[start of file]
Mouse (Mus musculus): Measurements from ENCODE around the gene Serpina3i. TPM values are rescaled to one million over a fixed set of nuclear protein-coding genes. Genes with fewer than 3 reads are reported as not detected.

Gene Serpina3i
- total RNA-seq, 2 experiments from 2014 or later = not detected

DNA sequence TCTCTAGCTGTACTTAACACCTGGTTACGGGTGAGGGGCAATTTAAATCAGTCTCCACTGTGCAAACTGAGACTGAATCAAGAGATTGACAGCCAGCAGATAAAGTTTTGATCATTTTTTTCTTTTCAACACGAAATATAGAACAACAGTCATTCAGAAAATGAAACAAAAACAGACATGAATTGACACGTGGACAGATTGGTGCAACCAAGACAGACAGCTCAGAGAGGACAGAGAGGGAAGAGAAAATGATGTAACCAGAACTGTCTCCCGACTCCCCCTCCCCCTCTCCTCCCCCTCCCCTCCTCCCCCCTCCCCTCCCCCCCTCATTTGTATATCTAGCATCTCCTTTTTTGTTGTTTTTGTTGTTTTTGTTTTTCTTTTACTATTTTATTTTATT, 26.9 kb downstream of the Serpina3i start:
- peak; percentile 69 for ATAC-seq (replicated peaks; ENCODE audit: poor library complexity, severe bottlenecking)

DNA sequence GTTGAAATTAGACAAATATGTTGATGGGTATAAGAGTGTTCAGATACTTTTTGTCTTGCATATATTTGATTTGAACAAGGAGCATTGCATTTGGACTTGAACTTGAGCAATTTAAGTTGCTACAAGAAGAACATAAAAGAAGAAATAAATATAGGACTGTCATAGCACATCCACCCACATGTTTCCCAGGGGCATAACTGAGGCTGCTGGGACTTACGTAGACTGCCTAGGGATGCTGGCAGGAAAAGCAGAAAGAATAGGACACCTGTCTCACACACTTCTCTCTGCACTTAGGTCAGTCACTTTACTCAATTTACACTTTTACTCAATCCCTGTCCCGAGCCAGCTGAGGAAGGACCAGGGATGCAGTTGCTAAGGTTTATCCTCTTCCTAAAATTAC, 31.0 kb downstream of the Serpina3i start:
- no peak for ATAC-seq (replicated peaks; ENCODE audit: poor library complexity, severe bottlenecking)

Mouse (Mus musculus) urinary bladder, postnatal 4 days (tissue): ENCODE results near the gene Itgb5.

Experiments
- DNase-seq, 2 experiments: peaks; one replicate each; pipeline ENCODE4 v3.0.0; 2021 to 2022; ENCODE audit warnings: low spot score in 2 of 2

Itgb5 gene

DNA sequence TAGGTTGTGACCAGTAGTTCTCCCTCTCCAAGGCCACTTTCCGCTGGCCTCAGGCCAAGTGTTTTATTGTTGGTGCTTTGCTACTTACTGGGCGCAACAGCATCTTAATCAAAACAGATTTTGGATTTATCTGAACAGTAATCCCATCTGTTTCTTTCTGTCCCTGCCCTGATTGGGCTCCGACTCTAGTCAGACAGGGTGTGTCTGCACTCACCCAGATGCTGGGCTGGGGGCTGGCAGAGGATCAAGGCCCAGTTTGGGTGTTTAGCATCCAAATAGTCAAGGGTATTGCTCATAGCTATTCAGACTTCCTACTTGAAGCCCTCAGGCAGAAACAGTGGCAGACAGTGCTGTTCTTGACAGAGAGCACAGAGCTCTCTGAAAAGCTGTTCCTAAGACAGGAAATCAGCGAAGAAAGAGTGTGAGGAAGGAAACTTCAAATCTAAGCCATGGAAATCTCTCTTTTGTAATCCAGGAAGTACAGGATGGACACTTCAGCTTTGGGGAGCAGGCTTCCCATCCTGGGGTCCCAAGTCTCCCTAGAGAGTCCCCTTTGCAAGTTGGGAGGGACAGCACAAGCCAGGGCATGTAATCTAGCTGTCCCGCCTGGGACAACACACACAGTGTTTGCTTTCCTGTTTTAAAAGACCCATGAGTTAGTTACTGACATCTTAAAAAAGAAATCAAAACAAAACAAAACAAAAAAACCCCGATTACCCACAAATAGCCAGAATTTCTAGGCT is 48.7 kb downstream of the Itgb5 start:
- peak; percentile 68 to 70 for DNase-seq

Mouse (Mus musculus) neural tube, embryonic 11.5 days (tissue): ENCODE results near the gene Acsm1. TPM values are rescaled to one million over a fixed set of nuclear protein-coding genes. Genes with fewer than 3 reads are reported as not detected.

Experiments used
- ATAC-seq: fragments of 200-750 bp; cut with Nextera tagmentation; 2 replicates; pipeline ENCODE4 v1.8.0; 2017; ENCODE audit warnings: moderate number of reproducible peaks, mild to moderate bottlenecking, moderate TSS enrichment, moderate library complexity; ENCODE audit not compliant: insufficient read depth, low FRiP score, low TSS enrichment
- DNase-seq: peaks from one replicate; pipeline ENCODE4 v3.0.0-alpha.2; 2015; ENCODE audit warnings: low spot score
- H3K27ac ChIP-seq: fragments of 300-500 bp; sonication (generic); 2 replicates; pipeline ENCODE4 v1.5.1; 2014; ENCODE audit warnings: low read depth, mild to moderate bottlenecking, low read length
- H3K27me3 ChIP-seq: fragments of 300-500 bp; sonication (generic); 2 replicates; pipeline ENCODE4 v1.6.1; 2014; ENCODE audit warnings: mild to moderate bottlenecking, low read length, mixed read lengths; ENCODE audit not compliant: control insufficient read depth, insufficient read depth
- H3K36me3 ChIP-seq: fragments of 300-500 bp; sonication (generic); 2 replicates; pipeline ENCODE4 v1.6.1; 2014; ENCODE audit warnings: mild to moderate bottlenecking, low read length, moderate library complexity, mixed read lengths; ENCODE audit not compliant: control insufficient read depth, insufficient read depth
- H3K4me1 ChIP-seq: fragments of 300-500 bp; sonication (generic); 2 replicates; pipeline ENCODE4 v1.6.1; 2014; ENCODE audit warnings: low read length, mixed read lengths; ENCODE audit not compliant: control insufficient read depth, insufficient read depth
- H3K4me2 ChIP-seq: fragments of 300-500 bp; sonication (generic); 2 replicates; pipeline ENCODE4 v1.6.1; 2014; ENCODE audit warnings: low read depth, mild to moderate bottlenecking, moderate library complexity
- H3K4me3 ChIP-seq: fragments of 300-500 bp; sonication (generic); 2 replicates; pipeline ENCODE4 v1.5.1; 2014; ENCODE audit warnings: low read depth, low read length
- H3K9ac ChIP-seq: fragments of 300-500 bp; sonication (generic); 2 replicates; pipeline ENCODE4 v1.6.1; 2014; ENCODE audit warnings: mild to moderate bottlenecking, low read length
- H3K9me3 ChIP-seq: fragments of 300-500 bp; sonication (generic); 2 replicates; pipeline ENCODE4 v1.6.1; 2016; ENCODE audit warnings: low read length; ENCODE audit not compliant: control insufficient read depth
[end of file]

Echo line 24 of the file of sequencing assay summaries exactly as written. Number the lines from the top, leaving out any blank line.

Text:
- H3K9ac ChIP-seq: fragments of 300-500 bp; sonication (generic); 2 replicates; pipeline ENCODE4 v1.6.1; 2014; ENCODE audit warnings: mild to moderate bottlenecking, low read length